I haven’t seen my mother in 12 years. That’s what I tell Frank’s sister when she says, “Didn’t your mother ever tell you not to date men who don’t know how to cook?” and after Frank says, “But I know how to wash dishes.”
Tanya’s eyes widen. “Twelve years?”
The three of us are in Frank’s kitchen, drinking wine and chopping. Rather, Tanya and I are chopping. Frank hates cooking, it’s true. He hovers outside the action, useless, like me at my kid’s Boy Scout outings. The other parents teach the kids about finding shelter in the woods, tracking through the woods, and stabbing sticks into marshmallows, while I hide out in my tent, inspecting every surface for ticks.
I’ve been dating Frank about 14 months, and Tanya acts like that’s an unnaturally long time for her brother to date someone she hasn’t yet met. She says, “But Frank ditched us all when he went off to college halfway across the country, and he never came back.”
Frank says nothing. He refills his wine.
I say, “Well, good thing he did or I wouldn’t have met him.”
Tanya picks at some bit of food stuck to the face of the utensils drawer. “What is this? Jelly?” Then she asks me if I have any siblings and where do they live?
That one of them lives barely 50 miles away and another just across the state line and Frank hasn’t met either also riles up Tanya. “Seriously, is there nobody in your family that you’re close to?”
I tell Tanya that I’m close to plenty of people, just not people I share DNA with. When she squints at me, I tell her about my ex-husband, Marco. Married 12 years, divorced three, and we’re still friends.
Tanya looks to Frank then. He nods. Actually, Marco is how Frank and I met. They both volunteer as judges in the city-wide science fair, elementary division. Every year it’s the same projects over and over again, they both say. Which beverage is more harmful to your teeth? How much sunlight do plants really need? Questions that have been answered a million times already. Originality was a tenet in our house when Marco and I were helping Jacob formulate hypotheses for his science fair projects. Internet searches quickly showed us that the human brain can no longer conceive of anything original, but we tried.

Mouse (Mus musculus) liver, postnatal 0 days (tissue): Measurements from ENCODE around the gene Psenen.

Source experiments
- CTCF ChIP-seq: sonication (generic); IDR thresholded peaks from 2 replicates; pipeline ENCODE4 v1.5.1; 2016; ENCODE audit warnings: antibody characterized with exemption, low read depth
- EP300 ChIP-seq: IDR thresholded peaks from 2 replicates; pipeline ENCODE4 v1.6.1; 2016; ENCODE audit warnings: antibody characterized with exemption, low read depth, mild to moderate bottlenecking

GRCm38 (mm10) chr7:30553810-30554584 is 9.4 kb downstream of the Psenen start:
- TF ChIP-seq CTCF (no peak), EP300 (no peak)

Knife in one hand, red beet like the heart of a small mammal in the other, Tanya shakes her head for what feels like five minutes. “Doesn’t it make you wonder?” she says finally.
“Wonder what?” I say.
“Well, does everyone else in your family get along well enough?” she says.
Frank’s looking out the back window, probably looking for the gray tomcat he’s been putting food and water out for. That cat seems to always have some new injury. One time one of its eyes was so swollen, I wanted Frank to take the animal to the vet, but Frank said, “He’s feral. How do you expect us to trap him?” Frank calls the cat’s injuries “battle scars,” says the cat is tough and can take care of himself just fine, which begs the question of why he feeds the animal, but I don’t say that because I like that he feeds that cat.
“How would I know?” I say.
“What I’m saying is, if they get along, but you don’t, then you’re the common denominator, right? Do you ever wonder if maybe it’s all on you?”
I know things about Tanya I’m polite enough not to bring up. Mainly that she’s been married three times, and that all three husbands were alcoholics who beat her. Common denominators can take many forms, I want to tell her, and I would tell her this, if we were related. And if we were related, she would then tell me that I’m an insensitive asshole. And then I’d say, Excuse me, but who wielded the first criticism here? And then she’d act like she had no idea what I was talking about and she’d go on about how all my life I’ve been insensitive. And then I’d say, Really? When I was a baby I was insensitive to you? And then she’d say, This is why no one can talk to you. You’re always twisting things, always looking for a fight. I’d say, I don’t want to fight, but how can we have a relationship if you’re allowed to point out my many flaws, but I’m not allowed to say anything about you? Then she’d cry and she’d call up my siblings and tell them what I said to her and then they’d call me one by one to tell me I’m a horrible person.
I look to Frank, who is still looking out the window. A few seconds pass before he notices me watching him, but when he does, he says, “What are you two talking about?” He comes over and rubs the back of my neck with his thumb and forefinger the way that I like. I set down the knife and let my shoulders relax.
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